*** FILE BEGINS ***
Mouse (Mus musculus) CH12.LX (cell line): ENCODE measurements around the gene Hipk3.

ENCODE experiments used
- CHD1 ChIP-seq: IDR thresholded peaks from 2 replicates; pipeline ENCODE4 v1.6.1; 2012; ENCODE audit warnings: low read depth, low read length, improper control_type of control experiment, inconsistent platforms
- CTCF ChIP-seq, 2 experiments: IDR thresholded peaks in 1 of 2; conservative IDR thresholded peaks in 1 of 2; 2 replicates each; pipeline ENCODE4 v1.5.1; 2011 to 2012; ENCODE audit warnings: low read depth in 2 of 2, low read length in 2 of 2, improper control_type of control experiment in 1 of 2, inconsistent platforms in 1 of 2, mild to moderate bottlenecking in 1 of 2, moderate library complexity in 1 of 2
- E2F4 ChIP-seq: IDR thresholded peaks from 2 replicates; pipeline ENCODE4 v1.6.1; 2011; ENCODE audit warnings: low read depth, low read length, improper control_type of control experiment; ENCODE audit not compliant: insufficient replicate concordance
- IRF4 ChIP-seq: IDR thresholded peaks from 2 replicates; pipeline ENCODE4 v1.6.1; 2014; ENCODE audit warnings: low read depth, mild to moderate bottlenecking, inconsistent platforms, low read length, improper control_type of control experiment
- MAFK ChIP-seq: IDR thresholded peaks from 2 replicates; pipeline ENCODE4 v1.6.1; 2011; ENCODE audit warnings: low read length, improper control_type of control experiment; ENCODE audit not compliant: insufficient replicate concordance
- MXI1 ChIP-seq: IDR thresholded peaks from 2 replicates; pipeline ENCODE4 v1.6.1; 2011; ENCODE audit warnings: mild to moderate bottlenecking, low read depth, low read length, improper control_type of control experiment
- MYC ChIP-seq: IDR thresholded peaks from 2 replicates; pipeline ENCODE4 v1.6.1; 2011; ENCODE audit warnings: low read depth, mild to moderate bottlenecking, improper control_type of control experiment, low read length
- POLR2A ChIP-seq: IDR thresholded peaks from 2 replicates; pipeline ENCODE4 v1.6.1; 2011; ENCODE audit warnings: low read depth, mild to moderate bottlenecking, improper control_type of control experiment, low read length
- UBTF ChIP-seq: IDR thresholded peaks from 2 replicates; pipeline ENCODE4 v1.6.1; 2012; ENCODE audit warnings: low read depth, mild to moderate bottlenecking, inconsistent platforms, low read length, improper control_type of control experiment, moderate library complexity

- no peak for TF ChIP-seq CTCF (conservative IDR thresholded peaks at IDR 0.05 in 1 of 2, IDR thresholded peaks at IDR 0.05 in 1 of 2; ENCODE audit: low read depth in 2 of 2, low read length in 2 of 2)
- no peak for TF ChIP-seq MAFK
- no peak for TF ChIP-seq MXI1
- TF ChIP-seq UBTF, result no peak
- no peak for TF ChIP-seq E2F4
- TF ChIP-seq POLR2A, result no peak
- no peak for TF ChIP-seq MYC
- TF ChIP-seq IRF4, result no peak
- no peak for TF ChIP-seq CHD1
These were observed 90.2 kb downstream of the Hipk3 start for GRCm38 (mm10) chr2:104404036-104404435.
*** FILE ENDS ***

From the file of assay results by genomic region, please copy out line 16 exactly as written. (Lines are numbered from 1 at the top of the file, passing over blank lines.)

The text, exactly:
- no peak for TF ChIP-seq E2F4